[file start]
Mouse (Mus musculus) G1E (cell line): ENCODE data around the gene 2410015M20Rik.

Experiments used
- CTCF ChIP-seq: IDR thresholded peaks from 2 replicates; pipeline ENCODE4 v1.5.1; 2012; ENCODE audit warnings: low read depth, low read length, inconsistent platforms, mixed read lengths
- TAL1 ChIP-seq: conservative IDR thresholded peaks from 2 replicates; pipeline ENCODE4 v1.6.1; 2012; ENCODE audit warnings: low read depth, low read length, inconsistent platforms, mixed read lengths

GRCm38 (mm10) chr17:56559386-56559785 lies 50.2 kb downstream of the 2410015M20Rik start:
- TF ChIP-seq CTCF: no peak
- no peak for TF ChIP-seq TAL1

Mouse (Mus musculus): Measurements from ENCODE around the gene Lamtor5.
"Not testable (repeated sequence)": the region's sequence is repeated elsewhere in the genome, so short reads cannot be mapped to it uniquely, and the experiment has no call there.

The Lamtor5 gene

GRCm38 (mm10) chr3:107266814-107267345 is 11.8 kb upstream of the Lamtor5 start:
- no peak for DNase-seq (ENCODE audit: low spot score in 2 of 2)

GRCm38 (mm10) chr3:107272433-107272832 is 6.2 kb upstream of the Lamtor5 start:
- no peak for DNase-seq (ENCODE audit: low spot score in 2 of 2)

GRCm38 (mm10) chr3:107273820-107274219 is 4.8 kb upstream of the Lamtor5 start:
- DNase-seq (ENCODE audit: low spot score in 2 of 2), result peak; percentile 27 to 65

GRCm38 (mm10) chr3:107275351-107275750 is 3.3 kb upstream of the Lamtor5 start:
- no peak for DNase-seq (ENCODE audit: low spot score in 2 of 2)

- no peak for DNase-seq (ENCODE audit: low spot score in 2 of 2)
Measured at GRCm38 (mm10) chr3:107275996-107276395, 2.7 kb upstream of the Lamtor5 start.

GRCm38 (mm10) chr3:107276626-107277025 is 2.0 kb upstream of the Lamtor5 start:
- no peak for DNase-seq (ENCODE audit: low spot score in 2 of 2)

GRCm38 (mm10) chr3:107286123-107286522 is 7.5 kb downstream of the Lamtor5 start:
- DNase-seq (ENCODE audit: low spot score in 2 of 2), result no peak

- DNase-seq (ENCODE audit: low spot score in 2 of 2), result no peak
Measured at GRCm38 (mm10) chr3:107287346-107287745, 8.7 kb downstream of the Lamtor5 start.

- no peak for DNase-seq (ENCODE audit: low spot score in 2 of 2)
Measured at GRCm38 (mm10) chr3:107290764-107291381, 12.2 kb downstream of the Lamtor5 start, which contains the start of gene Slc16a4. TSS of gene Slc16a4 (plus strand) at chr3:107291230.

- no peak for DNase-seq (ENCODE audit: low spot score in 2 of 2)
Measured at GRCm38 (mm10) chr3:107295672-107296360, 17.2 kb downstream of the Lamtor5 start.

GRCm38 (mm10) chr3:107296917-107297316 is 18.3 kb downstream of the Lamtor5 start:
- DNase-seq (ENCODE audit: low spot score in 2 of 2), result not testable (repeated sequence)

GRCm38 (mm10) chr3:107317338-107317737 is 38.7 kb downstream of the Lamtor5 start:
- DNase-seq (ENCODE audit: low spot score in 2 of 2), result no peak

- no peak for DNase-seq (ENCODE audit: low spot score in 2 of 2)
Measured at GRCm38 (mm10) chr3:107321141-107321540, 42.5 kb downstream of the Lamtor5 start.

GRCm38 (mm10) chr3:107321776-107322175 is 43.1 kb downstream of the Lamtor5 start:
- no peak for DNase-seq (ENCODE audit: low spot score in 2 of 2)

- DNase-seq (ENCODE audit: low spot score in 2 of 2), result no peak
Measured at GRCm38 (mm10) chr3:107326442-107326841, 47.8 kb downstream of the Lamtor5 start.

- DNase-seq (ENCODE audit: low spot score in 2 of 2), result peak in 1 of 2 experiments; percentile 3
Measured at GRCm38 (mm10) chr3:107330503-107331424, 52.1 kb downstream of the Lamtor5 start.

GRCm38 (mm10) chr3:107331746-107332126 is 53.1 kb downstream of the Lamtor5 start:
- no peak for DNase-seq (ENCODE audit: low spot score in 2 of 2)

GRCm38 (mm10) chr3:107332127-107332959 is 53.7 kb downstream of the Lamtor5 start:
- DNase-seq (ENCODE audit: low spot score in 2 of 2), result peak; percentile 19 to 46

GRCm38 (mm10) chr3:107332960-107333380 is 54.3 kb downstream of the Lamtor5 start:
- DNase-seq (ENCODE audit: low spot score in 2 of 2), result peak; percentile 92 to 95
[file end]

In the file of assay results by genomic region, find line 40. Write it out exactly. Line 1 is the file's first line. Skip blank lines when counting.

Measured at GRCm38 (mm10) chr3:107326442-107326841, 47.8 kb downstream of the Lamtor5 start.